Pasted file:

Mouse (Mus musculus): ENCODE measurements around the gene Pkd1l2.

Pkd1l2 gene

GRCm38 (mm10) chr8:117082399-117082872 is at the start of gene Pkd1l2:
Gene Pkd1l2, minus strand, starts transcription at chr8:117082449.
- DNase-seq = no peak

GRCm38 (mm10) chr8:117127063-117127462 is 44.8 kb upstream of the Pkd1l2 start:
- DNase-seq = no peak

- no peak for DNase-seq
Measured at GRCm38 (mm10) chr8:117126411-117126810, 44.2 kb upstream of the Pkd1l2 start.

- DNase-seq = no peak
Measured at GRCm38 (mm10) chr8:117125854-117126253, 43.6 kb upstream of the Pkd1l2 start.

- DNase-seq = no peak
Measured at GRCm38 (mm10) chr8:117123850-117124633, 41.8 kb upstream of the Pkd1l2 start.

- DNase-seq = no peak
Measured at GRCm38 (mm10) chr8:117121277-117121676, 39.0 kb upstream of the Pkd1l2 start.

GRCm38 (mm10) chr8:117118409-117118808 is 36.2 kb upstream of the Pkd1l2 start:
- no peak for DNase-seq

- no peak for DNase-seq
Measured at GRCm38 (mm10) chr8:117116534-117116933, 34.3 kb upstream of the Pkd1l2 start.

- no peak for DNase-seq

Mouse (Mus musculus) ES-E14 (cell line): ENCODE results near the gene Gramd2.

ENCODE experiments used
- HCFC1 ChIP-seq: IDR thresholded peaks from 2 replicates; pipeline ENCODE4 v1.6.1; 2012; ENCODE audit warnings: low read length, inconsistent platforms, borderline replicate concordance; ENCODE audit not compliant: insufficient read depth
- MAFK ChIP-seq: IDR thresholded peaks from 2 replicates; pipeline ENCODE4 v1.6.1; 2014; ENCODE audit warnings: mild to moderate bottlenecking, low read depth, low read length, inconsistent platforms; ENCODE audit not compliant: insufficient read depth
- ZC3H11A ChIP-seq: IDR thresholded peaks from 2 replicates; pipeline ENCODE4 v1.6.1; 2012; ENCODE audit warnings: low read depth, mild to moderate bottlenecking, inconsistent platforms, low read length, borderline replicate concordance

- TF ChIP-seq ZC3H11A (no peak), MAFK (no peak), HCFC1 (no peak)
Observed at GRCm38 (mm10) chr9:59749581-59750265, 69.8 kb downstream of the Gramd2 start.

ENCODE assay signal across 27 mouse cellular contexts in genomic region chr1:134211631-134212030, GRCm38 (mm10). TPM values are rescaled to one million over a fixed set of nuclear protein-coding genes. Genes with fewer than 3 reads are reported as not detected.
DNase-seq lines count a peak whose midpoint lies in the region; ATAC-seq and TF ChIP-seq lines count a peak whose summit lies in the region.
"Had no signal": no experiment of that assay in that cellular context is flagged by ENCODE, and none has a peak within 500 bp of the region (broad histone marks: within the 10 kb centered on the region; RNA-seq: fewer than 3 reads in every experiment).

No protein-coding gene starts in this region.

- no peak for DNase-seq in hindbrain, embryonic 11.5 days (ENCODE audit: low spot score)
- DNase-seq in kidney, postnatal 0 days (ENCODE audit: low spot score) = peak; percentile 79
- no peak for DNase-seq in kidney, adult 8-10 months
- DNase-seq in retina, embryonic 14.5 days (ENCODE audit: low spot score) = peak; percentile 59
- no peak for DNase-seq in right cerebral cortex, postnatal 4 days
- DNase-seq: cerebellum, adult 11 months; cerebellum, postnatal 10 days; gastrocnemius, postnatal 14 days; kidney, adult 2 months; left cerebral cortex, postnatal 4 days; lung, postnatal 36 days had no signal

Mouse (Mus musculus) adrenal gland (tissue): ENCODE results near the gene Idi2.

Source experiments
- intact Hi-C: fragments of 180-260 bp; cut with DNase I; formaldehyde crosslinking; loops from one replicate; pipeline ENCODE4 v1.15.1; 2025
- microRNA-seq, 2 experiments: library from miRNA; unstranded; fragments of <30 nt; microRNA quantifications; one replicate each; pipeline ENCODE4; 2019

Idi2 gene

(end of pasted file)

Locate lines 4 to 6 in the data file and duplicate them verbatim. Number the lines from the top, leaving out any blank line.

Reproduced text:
Gene Pkd1l2, minus strand, starts transcription at chr8:117082449.
- DNase-seq = no peak

GRCm38 (mm10) chr8:117127063-117127462 is 44.8 kb upstream of the Pkd1l2 start: